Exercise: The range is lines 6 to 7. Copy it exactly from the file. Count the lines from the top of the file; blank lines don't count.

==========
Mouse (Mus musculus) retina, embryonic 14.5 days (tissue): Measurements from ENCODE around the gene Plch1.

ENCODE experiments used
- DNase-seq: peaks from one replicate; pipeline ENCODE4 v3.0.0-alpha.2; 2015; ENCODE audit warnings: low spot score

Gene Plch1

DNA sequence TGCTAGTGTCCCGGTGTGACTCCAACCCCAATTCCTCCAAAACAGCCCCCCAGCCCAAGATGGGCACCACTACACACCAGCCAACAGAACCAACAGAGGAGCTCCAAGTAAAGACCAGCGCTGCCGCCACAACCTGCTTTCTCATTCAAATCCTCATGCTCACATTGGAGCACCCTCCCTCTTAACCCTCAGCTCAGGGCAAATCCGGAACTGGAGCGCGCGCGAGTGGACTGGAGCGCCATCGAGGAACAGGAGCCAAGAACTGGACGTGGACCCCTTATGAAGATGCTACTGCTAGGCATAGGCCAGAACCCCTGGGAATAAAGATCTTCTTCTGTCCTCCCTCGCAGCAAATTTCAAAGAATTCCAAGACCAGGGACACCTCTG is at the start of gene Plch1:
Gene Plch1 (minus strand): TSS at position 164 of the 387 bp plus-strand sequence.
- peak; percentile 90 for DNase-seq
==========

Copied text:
Gene Plch1 (minus strand): TSS at position 164 of the 387 bp plus-strand sequence.
- peak; percentile 90 for DNase-seq